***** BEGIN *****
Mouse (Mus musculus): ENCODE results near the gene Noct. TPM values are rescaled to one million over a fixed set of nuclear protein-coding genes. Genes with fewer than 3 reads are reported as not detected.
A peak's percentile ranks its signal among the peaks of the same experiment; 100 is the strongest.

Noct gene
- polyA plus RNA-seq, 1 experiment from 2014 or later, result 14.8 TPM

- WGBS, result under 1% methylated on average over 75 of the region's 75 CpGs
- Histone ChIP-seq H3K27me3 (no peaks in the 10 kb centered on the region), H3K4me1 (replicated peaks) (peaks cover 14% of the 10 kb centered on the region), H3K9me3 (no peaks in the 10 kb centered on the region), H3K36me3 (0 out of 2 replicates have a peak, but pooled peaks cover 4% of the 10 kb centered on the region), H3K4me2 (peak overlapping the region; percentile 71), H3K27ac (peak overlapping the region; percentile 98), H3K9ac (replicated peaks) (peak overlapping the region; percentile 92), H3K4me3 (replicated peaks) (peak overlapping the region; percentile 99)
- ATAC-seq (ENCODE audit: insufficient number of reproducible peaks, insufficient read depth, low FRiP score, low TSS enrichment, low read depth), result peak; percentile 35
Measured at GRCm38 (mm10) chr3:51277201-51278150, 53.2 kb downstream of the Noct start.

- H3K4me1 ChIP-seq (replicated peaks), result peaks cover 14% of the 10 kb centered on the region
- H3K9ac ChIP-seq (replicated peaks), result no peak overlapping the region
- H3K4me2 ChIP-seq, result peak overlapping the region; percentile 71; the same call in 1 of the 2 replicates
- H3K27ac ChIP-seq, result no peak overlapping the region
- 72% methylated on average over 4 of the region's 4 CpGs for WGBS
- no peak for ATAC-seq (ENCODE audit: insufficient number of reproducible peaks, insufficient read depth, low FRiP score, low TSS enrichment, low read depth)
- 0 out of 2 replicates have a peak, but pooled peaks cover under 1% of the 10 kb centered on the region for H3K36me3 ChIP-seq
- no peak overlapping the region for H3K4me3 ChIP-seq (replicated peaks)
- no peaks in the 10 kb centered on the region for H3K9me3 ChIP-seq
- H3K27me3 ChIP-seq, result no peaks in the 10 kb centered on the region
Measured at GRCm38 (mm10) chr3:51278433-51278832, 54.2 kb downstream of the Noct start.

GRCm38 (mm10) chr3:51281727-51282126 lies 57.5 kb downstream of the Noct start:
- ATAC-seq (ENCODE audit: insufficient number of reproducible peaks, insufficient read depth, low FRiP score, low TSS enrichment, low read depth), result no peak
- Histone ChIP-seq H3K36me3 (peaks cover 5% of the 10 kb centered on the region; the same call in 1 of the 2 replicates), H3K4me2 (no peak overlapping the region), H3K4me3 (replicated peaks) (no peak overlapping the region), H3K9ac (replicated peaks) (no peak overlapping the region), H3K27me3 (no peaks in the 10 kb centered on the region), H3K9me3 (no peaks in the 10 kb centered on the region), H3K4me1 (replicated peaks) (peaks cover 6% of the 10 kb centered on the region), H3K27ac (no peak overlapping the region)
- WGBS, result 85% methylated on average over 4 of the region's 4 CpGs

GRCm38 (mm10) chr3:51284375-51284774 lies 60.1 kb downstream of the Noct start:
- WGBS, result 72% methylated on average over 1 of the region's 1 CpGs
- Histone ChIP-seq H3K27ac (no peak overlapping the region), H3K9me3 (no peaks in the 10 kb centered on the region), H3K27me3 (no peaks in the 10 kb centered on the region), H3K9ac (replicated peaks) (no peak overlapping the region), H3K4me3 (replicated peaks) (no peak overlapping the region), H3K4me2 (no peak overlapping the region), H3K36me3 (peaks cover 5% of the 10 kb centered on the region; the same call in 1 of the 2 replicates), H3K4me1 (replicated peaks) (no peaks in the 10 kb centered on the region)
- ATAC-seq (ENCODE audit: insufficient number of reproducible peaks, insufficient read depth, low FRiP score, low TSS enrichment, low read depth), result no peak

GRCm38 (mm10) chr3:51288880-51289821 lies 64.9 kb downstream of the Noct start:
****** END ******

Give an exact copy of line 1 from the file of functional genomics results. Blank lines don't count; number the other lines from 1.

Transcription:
Mouse (Mus musculus): ENCODE results near the gene Noct. TPM values are rescaled to one million over a fixed set of nuclear protein-coding genes. Genes with fewer than 3 reads are reported as not detected.